Quiet Quitting v/s Quiet Firing

“Quiet quitting” and “quiet firing” are the latest buzzwords to take the world of work by storm. But while the terms themselves may be new, the concepts are not. And they illustrate a troubling trend taking place in the post-pandemic workplace. Quiet quitting is a trend popular with millennials that prioritise mental health over on-the-job burnout. It’s not actually quitting, but instead means doing the bare minimum to keep your job without putting in any extra effort. Quiet firing happens when employers actively seek to make work conditions less favorable by taking away attention, resources, or opportunities from employees with the hope that they’ll resign. A recent LinkedIn News poll reveals that more than 80 percent of over 20,000 respondents have experienced or witnessed quiet firing.

Both quiet quitting and quiet firing are aggressive moves born out of uncertainty. Quiet quitters don’t want to pull the trigger because they may be afraid of what awaits them on the other side of unemployment in a volatile economic and social climate. And at a time when employee well-being and retention are front and center, quiet firers may be concerned about outright firing an employee.

So why is quiet quitting happening?

With the Gen-Z entering the workforce when the pandemic hit, the whole perspective has shifted. People realized during the pandemic how important the work-life balance is and once physical offices were back, many saw how much time they were wasting commuting, while they were more efficient when working from home. The first consequence was the great resignation trend and when inflation hit the economy, the workforce turned to quiet quitting.

Research reveals that 62% of employees who gave their managers the highest possible rating (in other words – effective leaders) were willing to go the extra mile at work versus just 3% who were quietly quitting. However, under the least effective managers, that 3% grew to 14% with just 20% of employees willing to do more.

The graph below shows that the least effective managers have three to four times as many people who fall in the “quiet quitting” category compared to the most effective leaders.

                                                    Quiet quitting quiet firing report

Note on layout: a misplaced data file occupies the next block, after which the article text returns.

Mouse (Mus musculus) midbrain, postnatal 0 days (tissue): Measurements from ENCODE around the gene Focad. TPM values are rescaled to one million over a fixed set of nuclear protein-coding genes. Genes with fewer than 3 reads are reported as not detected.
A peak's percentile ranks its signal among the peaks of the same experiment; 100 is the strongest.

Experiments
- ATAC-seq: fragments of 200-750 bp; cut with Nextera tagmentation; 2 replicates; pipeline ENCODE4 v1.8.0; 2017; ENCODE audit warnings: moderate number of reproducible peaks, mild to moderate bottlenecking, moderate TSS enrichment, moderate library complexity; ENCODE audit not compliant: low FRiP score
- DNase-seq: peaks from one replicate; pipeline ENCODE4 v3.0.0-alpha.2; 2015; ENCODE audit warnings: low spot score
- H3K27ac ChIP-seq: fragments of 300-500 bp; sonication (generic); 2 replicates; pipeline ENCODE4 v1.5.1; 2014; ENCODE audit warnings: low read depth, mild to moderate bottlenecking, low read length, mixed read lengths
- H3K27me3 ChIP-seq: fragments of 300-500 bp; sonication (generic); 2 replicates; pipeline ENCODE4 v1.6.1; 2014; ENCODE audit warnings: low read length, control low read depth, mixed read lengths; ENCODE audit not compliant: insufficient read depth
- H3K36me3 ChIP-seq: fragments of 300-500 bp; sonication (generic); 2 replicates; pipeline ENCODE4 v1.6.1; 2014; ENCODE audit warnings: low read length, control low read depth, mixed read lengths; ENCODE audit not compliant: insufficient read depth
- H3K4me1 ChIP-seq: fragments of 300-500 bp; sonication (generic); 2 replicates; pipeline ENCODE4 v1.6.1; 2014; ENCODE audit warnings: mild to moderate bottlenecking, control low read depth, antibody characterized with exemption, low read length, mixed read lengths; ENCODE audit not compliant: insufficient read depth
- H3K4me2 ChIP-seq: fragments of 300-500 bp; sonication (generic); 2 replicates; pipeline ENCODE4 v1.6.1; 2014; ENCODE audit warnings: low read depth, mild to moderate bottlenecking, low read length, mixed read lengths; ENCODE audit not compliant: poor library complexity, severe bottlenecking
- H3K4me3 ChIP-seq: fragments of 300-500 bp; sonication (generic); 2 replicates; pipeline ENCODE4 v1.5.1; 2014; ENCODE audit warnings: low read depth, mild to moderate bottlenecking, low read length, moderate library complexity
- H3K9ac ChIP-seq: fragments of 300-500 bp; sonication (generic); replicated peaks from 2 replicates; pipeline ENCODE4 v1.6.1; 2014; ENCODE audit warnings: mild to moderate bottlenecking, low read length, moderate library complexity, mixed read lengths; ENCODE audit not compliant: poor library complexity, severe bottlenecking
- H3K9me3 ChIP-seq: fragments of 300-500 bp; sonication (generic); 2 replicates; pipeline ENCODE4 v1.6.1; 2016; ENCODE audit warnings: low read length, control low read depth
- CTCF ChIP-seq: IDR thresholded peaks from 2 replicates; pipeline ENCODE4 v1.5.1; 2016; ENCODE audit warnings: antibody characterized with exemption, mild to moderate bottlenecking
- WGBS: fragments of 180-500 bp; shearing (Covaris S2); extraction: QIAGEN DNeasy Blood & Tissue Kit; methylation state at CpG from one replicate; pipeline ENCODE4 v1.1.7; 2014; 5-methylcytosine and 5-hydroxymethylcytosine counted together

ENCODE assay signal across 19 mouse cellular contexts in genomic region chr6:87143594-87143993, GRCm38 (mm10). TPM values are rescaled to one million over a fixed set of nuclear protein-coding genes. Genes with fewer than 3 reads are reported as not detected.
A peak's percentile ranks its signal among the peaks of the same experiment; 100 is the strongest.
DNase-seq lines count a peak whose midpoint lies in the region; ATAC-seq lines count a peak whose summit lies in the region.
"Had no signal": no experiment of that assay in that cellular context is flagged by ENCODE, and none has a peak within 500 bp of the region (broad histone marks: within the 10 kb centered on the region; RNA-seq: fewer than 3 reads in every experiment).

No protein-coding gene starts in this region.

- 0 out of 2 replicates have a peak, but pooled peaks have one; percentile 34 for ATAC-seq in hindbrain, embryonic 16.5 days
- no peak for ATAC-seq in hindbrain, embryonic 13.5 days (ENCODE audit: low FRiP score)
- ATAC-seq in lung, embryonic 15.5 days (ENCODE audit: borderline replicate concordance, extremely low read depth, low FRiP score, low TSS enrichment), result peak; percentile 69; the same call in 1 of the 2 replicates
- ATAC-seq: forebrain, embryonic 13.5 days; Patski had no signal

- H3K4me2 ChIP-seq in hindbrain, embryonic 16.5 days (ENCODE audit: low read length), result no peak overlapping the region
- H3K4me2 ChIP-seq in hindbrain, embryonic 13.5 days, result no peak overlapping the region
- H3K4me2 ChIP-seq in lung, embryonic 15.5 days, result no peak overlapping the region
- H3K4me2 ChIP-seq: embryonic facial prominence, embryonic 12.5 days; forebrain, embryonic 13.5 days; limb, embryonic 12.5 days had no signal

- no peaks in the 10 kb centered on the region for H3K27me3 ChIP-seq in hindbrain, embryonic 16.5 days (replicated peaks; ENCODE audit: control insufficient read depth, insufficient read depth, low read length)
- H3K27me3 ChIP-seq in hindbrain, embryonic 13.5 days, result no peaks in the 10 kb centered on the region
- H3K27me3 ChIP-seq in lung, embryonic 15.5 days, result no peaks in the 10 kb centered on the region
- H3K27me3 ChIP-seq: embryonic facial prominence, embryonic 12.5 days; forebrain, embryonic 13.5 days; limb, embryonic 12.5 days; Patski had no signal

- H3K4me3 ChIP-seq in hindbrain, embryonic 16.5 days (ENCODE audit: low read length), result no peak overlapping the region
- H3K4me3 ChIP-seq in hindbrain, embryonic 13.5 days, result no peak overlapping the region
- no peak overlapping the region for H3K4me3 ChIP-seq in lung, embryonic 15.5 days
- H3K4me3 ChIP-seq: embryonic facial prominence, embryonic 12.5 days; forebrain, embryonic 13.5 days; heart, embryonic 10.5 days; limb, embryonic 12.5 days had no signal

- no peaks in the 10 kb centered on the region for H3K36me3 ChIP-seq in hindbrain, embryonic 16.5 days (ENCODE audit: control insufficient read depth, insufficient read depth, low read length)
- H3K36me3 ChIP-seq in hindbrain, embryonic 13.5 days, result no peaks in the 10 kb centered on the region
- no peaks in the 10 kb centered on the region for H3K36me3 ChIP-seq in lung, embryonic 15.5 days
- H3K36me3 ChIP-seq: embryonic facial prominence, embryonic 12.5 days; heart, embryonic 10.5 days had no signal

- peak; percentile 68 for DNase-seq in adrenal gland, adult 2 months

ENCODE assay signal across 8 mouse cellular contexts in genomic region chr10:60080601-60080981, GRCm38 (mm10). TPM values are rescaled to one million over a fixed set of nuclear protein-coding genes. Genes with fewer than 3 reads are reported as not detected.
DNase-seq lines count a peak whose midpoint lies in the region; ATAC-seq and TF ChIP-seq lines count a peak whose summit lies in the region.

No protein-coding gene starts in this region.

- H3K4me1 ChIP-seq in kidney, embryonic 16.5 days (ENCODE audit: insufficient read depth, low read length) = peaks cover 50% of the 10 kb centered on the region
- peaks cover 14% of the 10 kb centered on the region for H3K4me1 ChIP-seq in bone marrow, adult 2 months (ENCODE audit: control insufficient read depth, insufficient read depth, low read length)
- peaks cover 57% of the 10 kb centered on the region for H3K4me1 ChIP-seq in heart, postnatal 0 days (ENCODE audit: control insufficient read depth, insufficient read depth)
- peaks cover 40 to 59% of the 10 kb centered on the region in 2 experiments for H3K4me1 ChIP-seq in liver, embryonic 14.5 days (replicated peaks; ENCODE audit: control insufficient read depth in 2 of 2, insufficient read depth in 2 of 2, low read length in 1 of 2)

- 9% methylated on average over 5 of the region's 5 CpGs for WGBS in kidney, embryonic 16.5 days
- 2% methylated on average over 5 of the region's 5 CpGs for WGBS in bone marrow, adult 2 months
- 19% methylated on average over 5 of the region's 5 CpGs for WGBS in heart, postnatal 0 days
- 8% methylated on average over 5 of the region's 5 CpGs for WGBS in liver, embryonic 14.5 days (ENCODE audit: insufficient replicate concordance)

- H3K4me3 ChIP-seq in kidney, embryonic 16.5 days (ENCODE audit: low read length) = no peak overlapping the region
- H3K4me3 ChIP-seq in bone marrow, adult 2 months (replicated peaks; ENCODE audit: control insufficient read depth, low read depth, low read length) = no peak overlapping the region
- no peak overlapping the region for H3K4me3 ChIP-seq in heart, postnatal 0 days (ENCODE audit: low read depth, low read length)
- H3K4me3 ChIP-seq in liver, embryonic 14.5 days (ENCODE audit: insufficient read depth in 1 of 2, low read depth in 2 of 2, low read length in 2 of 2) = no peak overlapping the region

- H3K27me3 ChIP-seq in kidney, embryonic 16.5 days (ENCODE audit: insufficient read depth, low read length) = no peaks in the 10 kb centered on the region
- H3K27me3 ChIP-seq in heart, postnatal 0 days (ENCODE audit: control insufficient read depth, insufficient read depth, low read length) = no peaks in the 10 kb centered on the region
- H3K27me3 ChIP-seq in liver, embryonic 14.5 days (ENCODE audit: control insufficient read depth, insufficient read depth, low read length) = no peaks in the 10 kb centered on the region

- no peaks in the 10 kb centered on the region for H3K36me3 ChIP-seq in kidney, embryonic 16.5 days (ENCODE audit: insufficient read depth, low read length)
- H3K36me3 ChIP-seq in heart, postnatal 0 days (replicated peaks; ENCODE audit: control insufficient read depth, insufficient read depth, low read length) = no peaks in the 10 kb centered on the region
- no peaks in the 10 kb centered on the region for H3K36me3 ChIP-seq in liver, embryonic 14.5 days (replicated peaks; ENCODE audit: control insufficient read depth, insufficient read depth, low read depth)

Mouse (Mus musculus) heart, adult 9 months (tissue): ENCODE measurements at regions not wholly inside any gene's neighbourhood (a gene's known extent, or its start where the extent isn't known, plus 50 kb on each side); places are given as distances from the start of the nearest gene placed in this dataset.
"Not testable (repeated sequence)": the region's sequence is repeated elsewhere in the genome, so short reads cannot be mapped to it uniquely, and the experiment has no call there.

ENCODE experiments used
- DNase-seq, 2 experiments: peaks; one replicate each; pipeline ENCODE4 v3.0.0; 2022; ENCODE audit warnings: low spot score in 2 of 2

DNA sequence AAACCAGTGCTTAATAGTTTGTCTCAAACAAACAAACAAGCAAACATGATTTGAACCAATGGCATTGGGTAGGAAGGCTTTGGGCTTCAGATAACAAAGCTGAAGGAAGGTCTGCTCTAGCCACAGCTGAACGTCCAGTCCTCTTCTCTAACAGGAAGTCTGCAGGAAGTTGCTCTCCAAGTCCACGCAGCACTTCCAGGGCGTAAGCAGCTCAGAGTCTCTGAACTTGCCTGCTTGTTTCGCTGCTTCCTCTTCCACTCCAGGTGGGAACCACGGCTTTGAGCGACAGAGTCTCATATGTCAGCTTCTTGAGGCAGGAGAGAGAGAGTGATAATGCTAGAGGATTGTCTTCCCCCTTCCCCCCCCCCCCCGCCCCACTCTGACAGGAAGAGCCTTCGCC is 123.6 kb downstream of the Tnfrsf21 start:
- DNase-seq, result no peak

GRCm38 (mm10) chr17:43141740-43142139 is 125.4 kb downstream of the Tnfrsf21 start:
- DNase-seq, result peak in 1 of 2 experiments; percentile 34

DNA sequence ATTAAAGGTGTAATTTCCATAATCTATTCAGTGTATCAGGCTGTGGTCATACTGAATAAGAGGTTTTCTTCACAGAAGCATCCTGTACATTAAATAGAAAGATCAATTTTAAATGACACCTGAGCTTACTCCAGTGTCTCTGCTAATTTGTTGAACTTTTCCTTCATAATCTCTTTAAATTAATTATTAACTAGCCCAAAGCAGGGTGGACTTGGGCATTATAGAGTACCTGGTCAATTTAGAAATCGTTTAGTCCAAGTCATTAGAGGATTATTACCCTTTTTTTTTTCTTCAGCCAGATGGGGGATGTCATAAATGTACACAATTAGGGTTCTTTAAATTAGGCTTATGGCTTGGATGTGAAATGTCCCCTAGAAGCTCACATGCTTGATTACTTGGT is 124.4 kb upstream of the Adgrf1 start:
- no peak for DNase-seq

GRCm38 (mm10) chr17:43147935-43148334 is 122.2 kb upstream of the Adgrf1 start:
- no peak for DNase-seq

*Source: Harvard Business Review

Are people quietly quitting or are they being quietly fired?

The line between quiet quitting and quiet firing is actually very fine! We have all experienced a bad manager, either firsthand or indirectly, and we have probably all witnessed someone being actively managed out of their job through demotion, lack of reward, or even bullying. In the age of hybrid and remote work, it is easier for managers to disconnect from their workers than ever before. This can leave remote staff feeling unappreciated and isolated as they try to figure out just why their boss is giving them the cold shoulder. People need to look out for the below signs to understand if they are experiencing quiet firing:

  • No pay rises
  • Unfair bonus allocation
  • No feedback
  • No opportunities for promotion
  • No opportunities for learning, training, or development
  • Managers not listening

This is something that employers have done for many years, and sometimes the human resource processes may encourage this by segmenting talent. If the employer does not see a high performance or potential in an employee, they may not make investments in that person for the future (e.g. training, career development). We might view this as, “We’re not going to fire you, but we’re not going to do anything to encourage you to stay.”

Quiet firing quiet quitting image

6 Strategies to Avoid Quiet Quitting

Clearly both quiet quitting and quiet firing can harm an employer’s culture. So here are a few suggestions of what employers can do about it:

  • Encourage proper communication – If an employee is dissatisfied for any reason such as pay, hours, or relationships with colleagues, encourage them to speak up and if you can’t agree to an employee’s requests, for example for a promotion, explain why.